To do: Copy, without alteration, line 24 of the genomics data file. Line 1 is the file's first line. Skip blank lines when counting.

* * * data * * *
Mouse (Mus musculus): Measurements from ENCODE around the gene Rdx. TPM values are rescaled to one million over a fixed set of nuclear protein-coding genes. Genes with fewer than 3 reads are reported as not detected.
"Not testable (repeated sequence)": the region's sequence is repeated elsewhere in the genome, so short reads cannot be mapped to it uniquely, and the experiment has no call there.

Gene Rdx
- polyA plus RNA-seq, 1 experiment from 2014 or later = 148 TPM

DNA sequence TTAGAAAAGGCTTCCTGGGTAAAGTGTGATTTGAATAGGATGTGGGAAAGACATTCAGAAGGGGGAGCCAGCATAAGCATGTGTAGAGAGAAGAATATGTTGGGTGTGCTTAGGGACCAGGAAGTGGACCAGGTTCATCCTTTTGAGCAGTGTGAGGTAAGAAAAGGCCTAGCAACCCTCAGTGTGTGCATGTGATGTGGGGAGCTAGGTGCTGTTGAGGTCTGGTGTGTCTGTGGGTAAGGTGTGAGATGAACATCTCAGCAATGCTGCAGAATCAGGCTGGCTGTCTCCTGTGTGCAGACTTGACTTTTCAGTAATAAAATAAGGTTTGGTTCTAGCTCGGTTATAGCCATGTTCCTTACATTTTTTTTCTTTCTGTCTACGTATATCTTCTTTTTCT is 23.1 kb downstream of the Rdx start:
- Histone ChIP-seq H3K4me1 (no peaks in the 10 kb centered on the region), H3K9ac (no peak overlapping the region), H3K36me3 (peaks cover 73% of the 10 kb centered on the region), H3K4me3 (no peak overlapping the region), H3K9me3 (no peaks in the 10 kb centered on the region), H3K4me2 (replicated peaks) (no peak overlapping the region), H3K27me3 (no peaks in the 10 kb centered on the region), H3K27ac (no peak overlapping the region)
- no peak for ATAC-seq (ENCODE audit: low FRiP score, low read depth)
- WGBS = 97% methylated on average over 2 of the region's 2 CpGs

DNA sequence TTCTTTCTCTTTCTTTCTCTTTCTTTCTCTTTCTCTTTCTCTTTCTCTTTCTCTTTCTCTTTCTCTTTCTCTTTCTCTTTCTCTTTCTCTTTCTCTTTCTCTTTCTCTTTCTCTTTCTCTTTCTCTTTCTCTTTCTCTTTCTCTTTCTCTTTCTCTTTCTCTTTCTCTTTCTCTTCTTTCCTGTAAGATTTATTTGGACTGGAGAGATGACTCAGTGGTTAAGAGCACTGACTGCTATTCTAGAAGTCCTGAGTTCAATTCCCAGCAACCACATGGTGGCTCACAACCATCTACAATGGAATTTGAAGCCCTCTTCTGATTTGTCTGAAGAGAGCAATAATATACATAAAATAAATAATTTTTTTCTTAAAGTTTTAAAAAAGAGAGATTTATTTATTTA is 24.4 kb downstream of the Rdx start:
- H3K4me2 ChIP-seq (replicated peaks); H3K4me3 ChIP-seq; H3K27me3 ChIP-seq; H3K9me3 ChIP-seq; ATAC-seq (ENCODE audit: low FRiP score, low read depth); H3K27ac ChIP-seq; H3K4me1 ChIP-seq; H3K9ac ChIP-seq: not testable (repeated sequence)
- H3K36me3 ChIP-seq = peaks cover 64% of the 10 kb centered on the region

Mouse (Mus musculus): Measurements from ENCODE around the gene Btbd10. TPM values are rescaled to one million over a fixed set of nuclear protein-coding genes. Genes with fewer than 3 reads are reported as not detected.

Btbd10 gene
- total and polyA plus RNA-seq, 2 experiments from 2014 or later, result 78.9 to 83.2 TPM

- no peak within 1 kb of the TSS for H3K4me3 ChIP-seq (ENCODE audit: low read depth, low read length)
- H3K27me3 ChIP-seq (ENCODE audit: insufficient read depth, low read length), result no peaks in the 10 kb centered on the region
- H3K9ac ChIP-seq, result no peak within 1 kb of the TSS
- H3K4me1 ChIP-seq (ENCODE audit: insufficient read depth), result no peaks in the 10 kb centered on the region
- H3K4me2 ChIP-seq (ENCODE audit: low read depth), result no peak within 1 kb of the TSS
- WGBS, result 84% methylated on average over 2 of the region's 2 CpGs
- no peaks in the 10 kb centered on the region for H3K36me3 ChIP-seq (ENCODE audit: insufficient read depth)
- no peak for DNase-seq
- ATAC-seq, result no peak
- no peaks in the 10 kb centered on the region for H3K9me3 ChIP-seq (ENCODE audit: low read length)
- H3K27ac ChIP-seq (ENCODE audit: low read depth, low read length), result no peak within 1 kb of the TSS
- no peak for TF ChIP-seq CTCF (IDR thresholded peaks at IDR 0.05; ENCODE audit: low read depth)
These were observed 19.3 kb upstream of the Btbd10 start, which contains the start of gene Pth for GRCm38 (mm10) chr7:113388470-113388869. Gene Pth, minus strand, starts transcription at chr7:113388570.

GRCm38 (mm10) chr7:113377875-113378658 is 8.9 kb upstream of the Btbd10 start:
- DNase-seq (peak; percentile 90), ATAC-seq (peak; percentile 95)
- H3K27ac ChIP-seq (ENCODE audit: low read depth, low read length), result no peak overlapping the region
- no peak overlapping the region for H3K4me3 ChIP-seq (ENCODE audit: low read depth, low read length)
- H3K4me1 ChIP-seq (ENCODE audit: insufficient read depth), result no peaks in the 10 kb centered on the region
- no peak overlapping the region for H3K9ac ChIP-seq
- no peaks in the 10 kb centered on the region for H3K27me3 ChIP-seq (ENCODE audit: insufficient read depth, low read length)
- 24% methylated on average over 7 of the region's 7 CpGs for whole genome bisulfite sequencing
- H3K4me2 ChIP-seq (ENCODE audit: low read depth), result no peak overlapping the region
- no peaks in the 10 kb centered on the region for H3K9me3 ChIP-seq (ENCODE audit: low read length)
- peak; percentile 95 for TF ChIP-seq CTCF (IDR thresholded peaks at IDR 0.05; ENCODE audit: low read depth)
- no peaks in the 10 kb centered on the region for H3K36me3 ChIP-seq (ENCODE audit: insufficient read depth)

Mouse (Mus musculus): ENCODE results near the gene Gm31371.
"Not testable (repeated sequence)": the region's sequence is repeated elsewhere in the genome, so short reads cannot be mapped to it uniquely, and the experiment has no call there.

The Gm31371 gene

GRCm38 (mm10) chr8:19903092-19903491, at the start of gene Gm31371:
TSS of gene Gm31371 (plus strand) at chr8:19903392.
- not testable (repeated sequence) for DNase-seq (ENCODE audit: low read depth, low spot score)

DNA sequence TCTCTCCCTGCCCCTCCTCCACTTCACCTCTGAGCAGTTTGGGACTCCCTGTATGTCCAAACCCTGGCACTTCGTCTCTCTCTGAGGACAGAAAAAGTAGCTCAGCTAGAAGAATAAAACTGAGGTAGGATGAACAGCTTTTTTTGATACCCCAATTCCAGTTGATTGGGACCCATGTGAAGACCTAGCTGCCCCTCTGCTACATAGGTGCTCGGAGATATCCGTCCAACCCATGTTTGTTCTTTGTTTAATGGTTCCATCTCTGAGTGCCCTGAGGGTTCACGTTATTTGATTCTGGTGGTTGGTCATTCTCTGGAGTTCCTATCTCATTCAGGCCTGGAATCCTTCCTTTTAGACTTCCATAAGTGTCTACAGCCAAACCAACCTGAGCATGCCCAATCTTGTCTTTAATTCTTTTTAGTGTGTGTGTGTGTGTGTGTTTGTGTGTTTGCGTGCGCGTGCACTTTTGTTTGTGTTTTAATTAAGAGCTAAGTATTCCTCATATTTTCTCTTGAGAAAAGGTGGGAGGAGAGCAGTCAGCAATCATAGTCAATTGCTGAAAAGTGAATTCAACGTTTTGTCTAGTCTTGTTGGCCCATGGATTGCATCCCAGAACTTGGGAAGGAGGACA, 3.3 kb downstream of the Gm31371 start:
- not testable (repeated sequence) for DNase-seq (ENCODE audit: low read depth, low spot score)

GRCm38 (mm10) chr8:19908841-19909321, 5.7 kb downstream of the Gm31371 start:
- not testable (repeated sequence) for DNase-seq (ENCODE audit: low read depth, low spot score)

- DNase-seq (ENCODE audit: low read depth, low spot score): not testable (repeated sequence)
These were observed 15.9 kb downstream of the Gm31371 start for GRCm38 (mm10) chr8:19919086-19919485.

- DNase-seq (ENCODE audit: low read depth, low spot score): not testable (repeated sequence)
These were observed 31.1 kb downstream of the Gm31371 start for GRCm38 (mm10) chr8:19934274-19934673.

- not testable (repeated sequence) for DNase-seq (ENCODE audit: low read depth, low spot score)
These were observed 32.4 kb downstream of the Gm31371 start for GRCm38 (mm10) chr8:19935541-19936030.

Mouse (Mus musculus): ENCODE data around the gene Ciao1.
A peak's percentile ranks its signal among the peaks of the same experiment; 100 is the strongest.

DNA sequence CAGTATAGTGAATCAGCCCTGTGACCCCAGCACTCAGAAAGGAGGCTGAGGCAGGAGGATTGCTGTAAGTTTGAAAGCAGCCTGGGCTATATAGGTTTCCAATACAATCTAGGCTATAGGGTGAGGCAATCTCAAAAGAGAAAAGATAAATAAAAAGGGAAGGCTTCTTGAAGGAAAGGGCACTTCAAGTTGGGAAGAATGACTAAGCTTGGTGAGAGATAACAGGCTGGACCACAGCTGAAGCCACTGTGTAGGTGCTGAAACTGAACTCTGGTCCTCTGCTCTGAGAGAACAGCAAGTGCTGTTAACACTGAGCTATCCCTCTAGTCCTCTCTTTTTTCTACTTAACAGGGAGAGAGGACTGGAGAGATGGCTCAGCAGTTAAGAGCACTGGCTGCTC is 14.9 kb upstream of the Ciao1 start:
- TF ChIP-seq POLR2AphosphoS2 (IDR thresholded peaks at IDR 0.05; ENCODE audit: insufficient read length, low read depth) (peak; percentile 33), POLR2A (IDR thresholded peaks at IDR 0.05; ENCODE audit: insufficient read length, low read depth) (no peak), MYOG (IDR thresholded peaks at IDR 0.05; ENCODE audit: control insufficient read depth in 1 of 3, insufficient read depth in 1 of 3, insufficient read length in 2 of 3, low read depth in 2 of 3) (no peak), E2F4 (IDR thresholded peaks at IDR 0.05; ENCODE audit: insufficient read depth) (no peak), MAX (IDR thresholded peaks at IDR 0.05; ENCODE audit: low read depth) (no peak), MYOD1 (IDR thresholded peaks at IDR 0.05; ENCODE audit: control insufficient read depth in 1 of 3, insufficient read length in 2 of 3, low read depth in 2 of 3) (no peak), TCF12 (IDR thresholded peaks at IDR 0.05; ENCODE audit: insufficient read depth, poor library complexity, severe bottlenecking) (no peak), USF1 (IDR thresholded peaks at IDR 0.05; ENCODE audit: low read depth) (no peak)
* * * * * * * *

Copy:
- no peaks in the 10 kb centered on the region for H3K9me3 ChIP-seq (ENCODE audit: low read length)